Information and Endorsement
Body Donation to Science
Medical schools need human bodies to contribute to the education of medical
doctors and other health professionals, and for scientific research. This is not a
subject with which all are comfortable, but Humanists Malta agrees that arranging
to donate one’s body ensures it remains of use to others after one’s death, and is a
generous and invaluable gift to society.
There are now two medical schools in Malta in need of suitable human bodies for
education and research, and Humanists Malta would strongly encourage everyone
to register as a body donor. In both cases the procedure is simple:
The University of Malta Visit their webpage
https://www.um.edu.mt/ms/anatomy/bequest. Alternatively contact the
Department of Anatomy on 2340 3289 or email email@example.com.
Queen Mary University of London Malta Campus, Gozo Visit their webpage
contact the Bequeathal Coordinator on 9910 8044 or email
– For both universities, there are a few restrictions relating to acceptance of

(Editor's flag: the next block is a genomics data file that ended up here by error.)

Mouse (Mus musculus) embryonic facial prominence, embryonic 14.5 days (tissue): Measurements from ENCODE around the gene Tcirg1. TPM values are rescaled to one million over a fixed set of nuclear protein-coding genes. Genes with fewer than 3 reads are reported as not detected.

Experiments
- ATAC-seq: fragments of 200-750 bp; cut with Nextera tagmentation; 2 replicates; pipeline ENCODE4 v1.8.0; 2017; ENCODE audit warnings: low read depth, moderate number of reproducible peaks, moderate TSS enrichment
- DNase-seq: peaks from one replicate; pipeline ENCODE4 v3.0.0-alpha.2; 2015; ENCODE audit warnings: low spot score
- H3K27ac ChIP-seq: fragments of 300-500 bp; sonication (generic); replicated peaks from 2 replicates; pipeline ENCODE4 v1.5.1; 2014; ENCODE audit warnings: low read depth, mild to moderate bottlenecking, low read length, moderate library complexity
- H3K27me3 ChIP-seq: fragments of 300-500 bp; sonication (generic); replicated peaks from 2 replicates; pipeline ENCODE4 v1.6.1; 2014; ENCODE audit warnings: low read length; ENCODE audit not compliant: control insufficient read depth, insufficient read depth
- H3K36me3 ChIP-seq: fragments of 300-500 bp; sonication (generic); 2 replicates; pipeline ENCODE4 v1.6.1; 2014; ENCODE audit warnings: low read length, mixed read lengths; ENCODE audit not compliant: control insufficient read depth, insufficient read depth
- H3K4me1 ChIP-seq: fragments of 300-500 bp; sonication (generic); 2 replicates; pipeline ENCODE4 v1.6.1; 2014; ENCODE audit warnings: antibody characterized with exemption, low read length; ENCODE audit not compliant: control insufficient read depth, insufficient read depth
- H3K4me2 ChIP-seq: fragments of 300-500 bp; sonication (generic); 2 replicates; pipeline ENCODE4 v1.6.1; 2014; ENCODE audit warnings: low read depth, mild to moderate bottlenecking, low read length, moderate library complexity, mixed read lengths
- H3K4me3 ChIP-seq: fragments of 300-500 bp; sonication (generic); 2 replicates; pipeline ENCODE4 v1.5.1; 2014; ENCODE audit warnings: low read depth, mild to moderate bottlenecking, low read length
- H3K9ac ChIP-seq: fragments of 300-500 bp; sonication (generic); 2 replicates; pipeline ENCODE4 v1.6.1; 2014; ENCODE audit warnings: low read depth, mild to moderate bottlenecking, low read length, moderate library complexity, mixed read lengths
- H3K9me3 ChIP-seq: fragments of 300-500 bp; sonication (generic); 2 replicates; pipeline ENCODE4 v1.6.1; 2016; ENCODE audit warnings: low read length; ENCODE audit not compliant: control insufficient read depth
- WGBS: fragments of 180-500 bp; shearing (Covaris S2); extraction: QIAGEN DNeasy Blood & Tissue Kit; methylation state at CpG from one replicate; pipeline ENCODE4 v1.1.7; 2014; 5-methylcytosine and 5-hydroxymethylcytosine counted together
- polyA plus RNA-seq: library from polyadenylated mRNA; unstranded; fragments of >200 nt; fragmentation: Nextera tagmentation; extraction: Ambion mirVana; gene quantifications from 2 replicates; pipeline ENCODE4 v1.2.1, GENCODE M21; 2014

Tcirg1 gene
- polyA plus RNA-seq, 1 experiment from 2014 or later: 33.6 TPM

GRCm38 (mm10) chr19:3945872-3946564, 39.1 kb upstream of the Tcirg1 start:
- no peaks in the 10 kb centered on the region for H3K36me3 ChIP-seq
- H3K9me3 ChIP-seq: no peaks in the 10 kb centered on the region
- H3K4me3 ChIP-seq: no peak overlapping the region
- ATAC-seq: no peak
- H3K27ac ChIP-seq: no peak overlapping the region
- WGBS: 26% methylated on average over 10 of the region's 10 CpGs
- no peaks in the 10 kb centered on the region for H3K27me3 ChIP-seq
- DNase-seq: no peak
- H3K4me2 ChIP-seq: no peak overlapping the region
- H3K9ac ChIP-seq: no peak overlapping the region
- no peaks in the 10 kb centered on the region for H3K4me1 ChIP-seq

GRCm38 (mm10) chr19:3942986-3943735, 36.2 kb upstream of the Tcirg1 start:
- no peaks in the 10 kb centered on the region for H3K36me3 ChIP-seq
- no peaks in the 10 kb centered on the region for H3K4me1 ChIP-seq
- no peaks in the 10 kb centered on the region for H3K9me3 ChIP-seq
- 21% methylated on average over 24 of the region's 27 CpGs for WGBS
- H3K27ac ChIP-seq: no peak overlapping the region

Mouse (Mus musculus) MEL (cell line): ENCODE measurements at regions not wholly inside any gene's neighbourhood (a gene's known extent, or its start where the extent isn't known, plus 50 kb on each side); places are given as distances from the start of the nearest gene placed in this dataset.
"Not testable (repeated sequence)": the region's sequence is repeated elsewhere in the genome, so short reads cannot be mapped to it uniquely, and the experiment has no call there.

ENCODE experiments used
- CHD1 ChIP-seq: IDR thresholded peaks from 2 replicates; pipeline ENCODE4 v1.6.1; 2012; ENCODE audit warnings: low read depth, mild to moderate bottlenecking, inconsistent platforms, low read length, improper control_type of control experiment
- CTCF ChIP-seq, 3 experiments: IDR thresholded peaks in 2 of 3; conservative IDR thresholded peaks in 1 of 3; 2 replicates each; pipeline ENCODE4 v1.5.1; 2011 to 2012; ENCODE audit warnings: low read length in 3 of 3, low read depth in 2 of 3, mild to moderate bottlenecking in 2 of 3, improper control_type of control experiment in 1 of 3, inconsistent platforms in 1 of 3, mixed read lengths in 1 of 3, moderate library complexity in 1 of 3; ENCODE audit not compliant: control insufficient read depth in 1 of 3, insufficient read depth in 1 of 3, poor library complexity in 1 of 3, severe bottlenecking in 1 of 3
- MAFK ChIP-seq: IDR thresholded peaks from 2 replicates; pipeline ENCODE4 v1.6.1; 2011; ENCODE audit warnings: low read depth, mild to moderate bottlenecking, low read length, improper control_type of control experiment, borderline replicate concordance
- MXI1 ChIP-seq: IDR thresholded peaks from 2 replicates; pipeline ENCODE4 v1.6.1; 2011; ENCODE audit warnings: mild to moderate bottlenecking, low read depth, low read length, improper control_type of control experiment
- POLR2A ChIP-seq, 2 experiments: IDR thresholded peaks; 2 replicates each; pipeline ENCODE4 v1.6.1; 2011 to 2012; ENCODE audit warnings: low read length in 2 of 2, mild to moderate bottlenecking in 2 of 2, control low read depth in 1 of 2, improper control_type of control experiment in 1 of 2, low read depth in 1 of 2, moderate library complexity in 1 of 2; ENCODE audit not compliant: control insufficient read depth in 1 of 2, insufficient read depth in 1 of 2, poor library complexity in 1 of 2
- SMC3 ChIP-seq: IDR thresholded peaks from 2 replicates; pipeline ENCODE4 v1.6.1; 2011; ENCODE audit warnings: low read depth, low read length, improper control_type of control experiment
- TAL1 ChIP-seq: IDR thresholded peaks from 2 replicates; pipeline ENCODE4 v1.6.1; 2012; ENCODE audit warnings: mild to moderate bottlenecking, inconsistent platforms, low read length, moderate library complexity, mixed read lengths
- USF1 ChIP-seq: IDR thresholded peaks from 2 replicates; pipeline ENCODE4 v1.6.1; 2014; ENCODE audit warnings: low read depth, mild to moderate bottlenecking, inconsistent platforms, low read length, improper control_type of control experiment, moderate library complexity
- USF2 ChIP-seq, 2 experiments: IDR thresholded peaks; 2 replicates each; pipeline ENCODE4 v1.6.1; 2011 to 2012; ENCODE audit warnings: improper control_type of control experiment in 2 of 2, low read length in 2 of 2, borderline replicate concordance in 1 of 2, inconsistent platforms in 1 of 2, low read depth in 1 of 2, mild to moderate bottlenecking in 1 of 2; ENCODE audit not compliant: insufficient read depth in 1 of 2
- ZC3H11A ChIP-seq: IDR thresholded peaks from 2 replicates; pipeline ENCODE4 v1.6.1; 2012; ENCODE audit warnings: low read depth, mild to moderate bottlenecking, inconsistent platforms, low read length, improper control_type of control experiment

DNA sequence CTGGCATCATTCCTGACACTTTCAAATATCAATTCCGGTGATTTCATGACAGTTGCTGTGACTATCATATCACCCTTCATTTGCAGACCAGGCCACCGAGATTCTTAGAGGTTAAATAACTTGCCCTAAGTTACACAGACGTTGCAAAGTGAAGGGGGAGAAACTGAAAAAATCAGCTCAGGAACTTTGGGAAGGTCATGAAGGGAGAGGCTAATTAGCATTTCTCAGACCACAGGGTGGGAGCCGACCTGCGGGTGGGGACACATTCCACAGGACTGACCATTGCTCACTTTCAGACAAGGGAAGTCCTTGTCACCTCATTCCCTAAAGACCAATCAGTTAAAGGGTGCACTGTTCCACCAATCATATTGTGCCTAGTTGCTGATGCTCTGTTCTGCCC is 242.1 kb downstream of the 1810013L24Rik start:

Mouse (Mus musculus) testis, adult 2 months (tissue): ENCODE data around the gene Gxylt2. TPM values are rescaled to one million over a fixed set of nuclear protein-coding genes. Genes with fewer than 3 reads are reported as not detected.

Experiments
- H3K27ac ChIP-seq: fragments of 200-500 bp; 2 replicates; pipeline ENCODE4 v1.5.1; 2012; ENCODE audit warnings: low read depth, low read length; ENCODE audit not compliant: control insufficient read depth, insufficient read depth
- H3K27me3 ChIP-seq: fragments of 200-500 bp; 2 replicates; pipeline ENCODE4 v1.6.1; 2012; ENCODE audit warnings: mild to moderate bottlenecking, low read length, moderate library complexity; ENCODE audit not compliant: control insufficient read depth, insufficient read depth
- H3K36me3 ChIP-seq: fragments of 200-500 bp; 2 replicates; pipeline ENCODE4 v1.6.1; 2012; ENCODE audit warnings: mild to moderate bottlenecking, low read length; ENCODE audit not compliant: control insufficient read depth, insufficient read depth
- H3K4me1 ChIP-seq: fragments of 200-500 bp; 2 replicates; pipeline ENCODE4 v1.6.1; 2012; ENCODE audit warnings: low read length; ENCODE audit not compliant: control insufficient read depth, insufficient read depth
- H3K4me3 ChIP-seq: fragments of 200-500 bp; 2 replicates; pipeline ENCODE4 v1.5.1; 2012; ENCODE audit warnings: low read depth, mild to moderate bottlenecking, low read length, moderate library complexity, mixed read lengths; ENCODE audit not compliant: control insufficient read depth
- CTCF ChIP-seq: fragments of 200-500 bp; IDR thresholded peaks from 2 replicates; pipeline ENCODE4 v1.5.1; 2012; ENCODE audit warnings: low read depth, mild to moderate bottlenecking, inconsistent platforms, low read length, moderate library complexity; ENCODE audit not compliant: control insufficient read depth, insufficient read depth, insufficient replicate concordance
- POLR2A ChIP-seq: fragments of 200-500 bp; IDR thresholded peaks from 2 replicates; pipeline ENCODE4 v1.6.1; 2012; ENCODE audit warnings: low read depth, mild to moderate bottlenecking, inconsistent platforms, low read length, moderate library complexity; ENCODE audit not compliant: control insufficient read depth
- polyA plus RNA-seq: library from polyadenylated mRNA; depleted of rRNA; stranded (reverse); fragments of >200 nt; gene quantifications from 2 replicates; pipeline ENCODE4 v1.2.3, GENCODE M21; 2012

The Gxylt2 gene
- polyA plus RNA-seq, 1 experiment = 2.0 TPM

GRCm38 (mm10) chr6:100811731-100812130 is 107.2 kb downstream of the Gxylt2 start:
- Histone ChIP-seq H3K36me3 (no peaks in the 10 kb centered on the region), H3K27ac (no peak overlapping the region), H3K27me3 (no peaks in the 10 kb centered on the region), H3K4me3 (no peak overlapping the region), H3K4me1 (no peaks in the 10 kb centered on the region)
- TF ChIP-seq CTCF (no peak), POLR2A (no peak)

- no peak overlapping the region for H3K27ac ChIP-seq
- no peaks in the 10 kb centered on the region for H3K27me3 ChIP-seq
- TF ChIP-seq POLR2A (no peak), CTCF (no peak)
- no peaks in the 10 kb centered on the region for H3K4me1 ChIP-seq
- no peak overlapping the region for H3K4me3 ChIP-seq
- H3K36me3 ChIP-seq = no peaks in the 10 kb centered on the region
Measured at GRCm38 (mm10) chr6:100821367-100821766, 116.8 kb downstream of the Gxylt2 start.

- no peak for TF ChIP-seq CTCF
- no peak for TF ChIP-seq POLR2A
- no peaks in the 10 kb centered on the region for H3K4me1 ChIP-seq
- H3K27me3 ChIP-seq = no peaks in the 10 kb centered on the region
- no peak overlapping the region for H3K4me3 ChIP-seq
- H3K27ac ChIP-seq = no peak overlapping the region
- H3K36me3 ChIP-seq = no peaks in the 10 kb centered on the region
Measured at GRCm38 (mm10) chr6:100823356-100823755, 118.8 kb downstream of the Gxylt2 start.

bodies (such as timing, or certain diseases or procedures) which they will
explain to you.
– Both universities are committed to interacting with donors, and subsequently
their families, speedily and with respect.
– When you die, if you have previously agreed to donate, the relevant
departments will arrange, and pay for, transport of your body to their premises
from anywhere in Malta or Gozo.
– Once your body has fulfilled its purpose, they arrange burial (in the absence of
cremation in Malta). Currently donations to the University of Malta are buried in
the Addolorata Cemetery in Paola, Malta, and those to the Queen Mary
University in the Nadur Cemetery, Gozo.
– We have been assured that neither university assumes you have any religious
affiliation, and do not arrange a funeral or other religious or non-religious
ceremony – though these, or release of your body for cremation abroad, can be
arranged by your family if they wish.
– It is important to note that, if you do not want any ceremony, or want a
particular kind of ceremony, or cremation, you should make that clear to your
family or loved ones separately, for example in your will, as both universities
will act in accordance with instructions from your next-of-kin once they no
longer wish to retain your body.